1 December 2011
On the River Protva. Fisherman, signed, also further signed, numbered "1628" and dated 1953 on the reverse.
Oil on canvas, 72.5 by 64 cm.
Provenance: A gift from the artist to his friend A.G. Rubbakh (1896-1976), composer and professor at the Moscow Conservatoire, in 1953.
Acquired from the family of the above.
Private collection, UK.
Literature: Konchalovsky. Khudozhestvennoe nasledie, Moscow, Iskusstvo, 1964, p. 137, listed as “zhi 1340”.
Philosophical universalisation was intrinsic to the work of the outstanding Moscow artist Petr Konchalovsky — more so than to any other. He was equally skilled at painting portraits, still lifes and landscapes of his native Central Russia. As a landscapist Konchalovsky should be considered epic rather than lyric. His landscapes are characterised by a celebratory, emotional universalisation and the heady and whole-hearted fusion of nature with the restless essence of man. However, in Konchalovsky’s interpretation there is no soulless, overwhelming pantheism suggesting — as, for example, with the classic Romantic artists — a complete and total domination of man by nature. Instead we have an optimistic confrontation between elemental force and human reason, anticipating some kind of dramatic denouement rather than a charmless and pusillanimous compromise. This proud and heroic subtext was characteristic of much of the best Russian work of the post-war period — a category that certainly includes Konchalovsky’s On the River Protva. Fisherman, which the artist painted in 1953 for his friend, the composer and professor at the Moscow Conservatoire, Avrelian Rubbakh.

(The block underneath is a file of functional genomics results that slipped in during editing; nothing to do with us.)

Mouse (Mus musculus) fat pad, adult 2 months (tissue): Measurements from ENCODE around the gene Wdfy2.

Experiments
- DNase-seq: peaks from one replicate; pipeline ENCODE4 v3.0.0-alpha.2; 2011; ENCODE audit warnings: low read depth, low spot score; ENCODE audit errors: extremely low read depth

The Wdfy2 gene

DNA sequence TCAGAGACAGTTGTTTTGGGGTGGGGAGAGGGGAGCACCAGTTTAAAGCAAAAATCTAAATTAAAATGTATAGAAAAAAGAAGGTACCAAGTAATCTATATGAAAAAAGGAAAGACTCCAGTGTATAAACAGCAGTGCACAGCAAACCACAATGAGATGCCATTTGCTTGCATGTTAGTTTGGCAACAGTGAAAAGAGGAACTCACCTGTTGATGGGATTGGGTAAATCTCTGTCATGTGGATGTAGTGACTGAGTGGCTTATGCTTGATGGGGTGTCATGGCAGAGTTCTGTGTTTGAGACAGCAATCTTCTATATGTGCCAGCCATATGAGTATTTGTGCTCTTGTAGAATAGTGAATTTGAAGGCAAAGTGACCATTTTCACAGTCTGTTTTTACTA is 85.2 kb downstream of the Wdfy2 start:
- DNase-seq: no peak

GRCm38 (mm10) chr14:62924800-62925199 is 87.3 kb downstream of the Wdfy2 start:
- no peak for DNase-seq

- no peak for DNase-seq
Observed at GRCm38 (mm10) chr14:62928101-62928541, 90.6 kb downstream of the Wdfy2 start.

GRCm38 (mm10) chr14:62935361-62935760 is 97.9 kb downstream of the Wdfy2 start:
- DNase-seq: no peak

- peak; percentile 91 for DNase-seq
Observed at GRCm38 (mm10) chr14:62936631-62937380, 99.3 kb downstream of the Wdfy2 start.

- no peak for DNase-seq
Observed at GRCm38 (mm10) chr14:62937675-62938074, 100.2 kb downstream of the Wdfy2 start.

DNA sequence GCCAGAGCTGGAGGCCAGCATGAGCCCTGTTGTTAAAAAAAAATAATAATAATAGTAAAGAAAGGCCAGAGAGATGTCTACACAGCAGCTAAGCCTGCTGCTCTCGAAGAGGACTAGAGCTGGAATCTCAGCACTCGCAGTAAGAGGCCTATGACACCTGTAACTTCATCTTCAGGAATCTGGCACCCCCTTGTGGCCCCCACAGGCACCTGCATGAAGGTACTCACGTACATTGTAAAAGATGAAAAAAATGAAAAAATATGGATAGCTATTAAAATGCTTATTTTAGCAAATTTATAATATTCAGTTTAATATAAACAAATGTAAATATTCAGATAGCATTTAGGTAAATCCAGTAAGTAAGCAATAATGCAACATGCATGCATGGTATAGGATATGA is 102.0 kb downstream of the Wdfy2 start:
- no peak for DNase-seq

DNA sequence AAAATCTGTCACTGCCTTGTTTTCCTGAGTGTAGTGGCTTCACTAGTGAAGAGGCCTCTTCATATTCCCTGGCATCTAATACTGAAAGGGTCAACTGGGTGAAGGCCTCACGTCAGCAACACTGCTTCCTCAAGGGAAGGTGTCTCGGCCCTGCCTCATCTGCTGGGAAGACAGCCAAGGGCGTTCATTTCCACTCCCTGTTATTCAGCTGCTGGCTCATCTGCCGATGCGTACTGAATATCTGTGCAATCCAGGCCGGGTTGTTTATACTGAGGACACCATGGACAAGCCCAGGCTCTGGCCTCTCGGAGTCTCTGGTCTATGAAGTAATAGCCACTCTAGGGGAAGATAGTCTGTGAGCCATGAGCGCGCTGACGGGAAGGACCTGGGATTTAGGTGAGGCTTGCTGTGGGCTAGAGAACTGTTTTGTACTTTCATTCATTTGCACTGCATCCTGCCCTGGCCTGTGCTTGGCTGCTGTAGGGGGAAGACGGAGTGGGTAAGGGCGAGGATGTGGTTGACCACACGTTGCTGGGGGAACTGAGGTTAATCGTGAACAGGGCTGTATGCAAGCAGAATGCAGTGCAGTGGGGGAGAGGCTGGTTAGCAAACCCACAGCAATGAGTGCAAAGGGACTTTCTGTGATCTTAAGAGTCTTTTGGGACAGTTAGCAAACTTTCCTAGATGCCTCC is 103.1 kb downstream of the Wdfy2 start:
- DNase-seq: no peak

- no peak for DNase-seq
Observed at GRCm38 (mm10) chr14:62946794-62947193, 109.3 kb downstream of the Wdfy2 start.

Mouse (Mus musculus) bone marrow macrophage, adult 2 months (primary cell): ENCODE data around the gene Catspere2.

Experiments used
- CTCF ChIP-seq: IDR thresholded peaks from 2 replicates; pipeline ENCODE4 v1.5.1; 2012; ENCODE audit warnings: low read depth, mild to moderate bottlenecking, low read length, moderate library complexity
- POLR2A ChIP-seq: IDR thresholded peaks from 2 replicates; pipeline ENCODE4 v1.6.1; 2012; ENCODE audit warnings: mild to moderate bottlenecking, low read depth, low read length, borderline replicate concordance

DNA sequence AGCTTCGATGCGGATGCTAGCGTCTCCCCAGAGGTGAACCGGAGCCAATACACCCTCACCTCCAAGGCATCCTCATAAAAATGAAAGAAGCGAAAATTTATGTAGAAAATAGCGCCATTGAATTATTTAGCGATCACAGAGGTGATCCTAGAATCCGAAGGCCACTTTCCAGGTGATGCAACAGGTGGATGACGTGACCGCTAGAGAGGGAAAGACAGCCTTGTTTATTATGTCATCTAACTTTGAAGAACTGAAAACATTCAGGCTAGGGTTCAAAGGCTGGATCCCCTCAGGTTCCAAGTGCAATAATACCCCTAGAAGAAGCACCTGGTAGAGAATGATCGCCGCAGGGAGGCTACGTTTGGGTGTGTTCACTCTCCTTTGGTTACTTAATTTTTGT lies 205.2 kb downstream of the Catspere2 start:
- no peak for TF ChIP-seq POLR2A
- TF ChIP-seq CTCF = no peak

Notes on symbols:
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Ω Indicates 20% Import Duty Charge applies.
§ Indicates Artist's Resale Right applies.
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